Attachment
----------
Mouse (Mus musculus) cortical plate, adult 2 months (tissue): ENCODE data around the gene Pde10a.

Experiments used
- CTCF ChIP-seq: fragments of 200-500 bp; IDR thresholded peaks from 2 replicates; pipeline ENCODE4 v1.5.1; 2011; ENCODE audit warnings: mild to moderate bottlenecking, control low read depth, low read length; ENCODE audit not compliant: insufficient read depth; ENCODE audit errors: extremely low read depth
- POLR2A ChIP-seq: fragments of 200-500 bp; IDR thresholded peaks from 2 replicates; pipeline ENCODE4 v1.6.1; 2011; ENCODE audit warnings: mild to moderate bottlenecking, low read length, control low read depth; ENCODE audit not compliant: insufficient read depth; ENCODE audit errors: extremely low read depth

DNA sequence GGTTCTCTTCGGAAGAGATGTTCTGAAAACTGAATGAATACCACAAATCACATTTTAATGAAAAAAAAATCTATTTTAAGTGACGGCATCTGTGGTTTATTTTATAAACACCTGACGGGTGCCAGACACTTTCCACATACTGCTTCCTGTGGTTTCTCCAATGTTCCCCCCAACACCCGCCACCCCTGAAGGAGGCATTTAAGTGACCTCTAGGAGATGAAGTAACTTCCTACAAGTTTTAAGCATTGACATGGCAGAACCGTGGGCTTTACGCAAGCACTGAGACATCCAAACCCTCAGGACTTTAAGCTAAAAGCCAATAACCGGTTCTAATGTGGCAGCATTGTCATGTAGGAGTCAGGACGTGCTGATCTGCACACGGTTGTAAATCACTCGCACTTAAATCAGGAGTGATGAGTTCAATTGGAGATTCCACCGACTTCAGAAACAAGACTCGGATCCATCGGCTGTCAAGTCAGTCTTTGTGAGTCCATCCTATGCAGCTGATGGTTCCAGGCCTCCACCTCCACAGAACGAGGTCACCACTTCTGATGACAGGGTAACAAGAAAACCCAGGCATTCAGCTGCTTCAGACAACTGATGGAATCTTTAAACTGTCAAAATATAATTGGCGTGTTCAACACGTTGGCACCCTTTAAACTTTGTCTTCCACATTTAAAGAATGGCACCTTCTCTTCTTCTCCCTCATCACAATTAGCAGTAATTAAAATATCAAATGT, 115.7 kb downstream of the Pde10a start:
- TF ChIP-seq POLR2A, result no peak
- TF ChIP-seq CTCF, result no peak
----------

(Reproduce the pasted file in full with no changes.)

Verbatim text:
Mouse (Mus musculus) cortical plate, adult 2 months (tissue): ENCODE data around the gene Pde10a.

Experiments used
- CTCF ChIP-seq: fragments of 200-500 bp; IDR thresholded peaks from 2 replicates; pipeline ENCODE4 v1.5.1; 2011; ENCODE audit warnings: mild to moderate bottlenecking, control low read depth, low read length; ENCODE audit not compliant: insufficient read depth; ENCODE audit errors: extremely low read depth
- POLR2A ChIP-seq: fragments of 200-500 bp; IDR thresholded peaks from 2 replicates; pipeline ENCODE4 v1.6.1; 2011; ENCODE audit warnings: mild to moderate bottlenecking, low read length, control low read depth; ENCODE audit not compliant: insufficient read depth; ENCODE audit errors: extremely low read depth

DNA sequence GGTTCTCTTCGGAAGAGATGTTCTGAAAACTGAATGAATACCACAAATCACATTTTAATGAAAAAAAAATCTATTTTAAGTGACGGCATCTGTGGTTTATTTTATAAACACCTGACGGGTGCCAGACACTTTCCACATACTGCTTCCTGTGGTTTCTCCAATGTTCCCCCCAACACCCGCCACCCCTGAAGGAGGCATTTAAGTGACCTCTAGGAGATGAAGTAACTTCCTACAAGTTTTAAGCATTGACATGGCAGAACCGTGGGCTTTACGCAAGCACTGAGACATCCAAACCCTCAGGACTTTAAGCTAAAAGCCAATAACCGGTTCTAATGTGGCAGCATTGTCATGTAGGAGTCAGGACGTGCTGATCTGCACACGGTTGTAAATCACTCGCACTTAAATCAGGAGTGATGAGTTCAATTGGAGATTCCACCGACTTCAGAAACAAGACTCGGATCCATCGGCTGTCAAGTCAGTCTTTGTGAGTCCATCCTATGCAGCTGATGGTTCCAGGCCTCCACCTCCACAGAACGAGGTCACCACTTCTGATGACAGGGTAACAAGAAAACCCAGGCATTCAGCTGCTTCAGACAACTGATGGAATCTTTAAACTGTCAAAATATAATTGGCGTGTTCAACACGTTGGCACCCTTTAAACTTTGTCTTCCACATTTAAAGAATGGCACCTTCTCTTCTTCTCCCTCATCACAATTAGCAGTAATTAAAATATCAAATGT, 115.7 kb downstream of the Pde10a start:
- TF ChIP-seq POLR2A, result no peak
- TF ChIP-seq CTCF, result no peak